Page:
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  1. #1
    Join Date
    Aug 2004
    Location
    Lincolnton Ga. USA.
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    1,725

    Post

    With all the loses in Cal. I was just wondering how all the pollination guys in here are doing with there hives, any big loses? anyone do real good? ect.
    Ted

  2. #2
    Join Date
    Feb 2005
    Location
    Southern Oregon
    Posts
    8

    Post

    We are in Oregon and all our bees came through the winter with flying colors. We took them down to the almonds the 2nd week in Feb and are getting $100 dollars a colony as opposed to $50 we got last year. My husband went down to check on them yesterday so we'll see.

  3. #3
    Join Date
    Jul 2000
    Location
    NE Calif.
    Posts
    2,360

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    Ours were fine last time we checked.We were there feeding early in the bloom.The bees were flying furiously between rain showers.We saw them pouring back into the hives loaded with pollen as the rain started.Quite a few were getting cold and wet and not making it into the hive.So if you see a few hundred dead ones in front of the hives ,thats what happened.An inspector told me he was seeing the same thing .

  4. #4
    Join Date
    Apr 2004
    Location
    Central CA.
    Posts
    542

    Post

    Hi Mike the bloom is just about 1/2 over here. I fed yesterday, the rain has been keeping the bees in side almost all month.The bees are looking good and building up, but if they can't get out they will get hungery quick.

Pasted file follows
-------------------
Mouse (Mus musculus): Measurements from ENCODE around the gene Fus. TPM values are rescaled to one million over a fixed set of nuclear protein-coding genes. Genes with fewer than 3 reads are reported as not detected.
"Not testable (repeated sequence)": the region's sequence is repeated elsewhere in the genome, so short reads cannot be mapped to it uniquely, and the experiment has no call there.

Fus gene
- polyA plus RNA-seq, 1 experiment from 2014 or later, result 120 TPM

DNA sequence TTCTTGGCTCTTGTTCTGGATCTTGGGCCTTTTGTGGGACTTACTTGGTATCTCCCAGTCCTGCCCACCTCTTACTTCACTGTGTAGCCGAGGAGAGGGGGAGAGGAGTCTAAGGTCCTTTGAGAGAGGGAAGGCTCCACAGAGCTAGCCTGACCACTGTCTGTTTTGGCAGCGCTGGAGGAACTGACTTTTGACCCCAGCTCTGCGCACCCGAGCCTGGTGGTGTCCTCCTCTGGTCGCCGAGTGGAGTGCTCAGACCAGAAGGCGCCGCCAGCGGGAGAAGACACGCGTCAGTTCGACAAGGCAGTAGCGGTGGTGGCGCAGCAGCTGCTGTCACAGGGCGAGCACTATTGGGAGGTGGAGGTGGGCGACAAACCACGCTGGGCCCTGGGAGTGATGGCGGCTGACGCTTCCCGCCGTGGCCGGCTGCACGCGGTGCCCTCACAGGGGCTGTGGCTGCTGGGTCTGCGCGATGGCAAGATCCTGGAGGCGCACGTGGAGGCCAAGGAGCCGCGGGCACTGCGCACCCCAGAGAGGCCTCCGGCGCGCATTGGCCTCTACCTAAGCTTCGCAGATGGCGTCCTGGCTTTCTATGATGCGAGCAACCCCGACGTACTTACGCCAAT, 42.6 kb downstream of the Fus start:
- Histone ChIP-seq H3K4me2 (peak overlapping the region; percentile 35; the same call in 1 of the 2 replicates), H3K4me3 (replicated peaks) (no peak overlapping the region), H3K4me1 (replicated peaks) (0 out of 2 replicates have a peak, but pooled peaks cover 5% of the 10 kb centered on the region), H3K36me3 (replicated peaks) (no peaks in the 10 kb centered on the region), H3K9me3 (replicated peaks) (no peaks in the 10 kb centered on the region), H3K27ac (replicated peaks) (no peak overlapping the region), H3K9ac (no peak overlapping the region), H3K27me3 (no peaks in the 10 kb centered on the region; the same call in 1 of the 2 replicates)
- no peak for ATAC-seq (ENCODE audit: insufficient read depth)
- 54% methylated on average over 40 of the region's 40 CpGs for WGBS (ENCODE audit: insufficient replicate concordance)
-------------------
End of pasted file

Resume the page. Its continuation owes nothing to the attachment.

5. #5
    Join Date
    Jul 2000
    Location
    NE Calif.
    Posts
    2,360

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    Hey Jim,I think we had more flying weather in the north this year than where you are-usually its just the opposite.But I still fed a gallon of heavy liquid sugar to most of them to be safe.I think another week and it will be pretty much over in the north(but the growers will hang on till the very last flower before releasing them).

  6. #6
    Join Date
    Jan 2005
    Location
    Central California
    Posts
    2

    Post

    TwT - I'am here in Central Cal, about 30 miles south of Fresno, CA. I had two friends who lost a little over 60% of their hives to mites this winter. They say the survivors are building well.
    I had losses of just under 10% this year and the bees are building up good. However, many of my almond orchards that are almost finished blooming. In most of these orchards, the bloom lasted less than 21 days. I do think the growers here are going to set a decent crop. Most of the orchards in our area received about 1/2 the rain, orchards 60 to 90 miles to the north received. Bob

  7. #7
    Join Date
    Aug 2004
    Location
    Lincolnton Ga. USA.
    Posts
    1,725

    Post

    So did they end having enough bee's to pollinate correctly , I understand the weather has been bad over there and I have seen where they brought in aussie bee's from down under. just wondered
    Ted

  8. #8
    Join Date
    Jan 2005
    Location
    Central California
    Posts
    2

    Post

    TwT - Most of the orchards in my area had enough bees. Although we had rain for most of 2 weeks, the rain was coming out of the tropics and our daily highs stayed in the 60's. I did have a grower call looking for 2000 colonies a week before bloom. A friend of mine has some connections in Minnesota and got bees for the grower for $90.00 a hive.